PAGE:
Okay, Okay. I know that I’m severely behind in my ROV blogs but better late then never right? So, here it is…ROV catch up (sorry, bare with me..this is kind of a long one…).
The last thing I mentioned in regards to the ROV’s was that we had just completed the two day activity of wiring and soldering our control boxes. Well, if I remember correctly the following day I had each team meet me in Down Hole (another lab attached to the end of the Core Lab) to work on attaching their cameras, lights and motors to their tethers. When they were finished soldering each of those connections and covering them with electrical tape, next came the tedious process of soldering their tethers into their control boxes. After getting tethers attached we all spent a little time testing our connections to make sure that the motors, cameras and lights worked how and when they were suppose too.
Me, Dinah & Jackie stopping for an impromptu picture during tether work.
If the connections were all good we finished out the day by making sure we cleaned up the mess we generated throughout the day. We kept with this sort of one team at a time schedule for the next couple days becasue the next thing to do was pot our all of our connections to reinforce them and make sure they were watertight (becasue some of the scientists needed the space back to work Geoff and Sam had me continue to lead the ROV work and expedite the process a little. So to do that I had each team work for 2 hours and got all 4 teams finished in a single day). At first I wasn’t sure that the potting of the connections could be done in 2 hours becasue all of the Epoxy at gets applied needs time to dry but as it turns out that part of the process went off relativly smoothly. It was applying the hot glue that posed the problem for the first (test) group but Leslie and Stephanie were great and found me a solution at worked well. (When I say potting the connections I mean that when the groups were connecting their cameras and lights they put a cut-off syringe over the wires so that when we got to potting they could cover one end then squeeze epoxy into the syringe and around the wires to make them stronger and seal them. They also coated each motoc connection with epoxy and wrapped them. After that was finished they coated all the connections with hot glue then wrapped them with electrical tape while it was still warm, so that it all sticks together better).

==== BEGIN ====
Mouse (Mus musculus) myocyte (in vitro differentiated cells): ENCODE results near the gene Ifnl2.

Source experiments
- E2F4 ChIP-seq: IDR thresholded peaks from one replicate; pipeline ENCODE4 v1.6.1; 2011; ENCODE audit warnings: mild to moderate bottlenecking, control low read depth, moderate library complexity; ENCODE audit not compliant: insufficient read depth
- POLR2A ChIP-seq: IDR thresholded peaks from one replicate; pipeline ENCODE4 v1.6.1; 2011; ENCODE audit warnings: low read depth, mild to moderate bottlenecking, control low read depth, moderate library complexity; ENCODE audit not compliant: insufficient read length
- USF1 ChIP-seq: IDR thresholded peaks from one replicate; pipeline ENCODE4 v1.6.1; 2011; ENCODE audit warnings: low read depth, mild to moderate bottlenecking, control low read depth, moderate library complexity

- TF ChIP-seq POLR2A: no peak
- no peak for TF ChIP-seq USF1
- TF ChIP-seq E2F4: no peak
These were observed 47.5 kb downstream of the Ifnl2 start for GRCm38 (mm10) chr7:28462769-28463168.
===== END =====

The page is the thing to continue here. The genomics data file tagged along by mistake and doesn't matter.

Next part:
After everyone got everything potted and set we moved all the ROV’s back to the conference room so that the following day we could get everyone together to work on attaching all the cameras, lights and motors to the frames. Once everything was firmly zip-tied and taped to the frames, we tested all the ROV’s again just to make sure everything was still running. As the teams finished they went out to the catwalk to go freeform with spray paint on their ROV’s. (Teaser image of my ROV frame after I spray painted it and myself)